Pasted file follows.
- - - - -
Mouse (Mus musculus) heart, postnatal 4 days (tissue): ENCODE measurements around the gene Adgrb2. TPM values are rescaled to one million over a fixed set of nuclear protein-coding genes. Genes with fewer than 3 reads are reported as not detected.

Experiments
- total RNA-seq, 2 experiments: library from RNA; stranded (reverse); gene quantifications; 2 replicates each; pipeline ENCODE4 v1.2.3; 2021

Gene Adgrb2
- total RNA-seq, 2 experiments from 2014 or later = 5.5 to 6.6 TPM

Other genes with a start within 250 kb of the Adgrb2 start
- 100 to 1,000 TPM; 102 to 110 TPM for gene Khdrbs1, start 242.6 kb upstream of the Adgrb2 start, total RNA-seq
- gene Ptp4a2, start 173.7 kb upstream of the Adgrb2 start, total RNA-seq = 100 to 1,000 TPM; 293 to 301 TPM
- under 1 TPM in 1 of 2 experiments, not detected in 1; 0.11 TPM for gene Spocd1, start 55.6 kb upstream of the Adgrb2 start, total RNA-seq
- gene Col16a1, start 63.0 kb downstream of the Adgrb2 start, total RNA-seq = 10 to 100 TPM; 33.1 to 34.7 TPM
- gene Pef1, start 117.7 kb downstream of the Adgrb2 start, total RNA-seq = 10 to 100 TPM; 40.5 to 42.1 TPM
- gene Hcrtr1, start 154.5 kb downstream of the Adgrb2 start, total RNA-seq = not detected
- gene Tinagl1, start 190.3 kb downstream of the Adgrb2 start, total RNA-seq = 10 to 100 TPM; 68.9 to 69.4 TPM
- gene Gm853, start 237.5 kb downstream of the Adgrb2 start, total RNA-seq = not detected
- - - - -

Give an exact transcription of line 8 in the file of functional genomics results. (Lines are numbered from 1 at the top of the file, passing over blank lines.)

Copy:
- gene Ptp4a2, start 173.7 kb upstream of the Adgrb2 start, total RNA-seq = 100 to 1,000 TPM; 293 to 301 TPM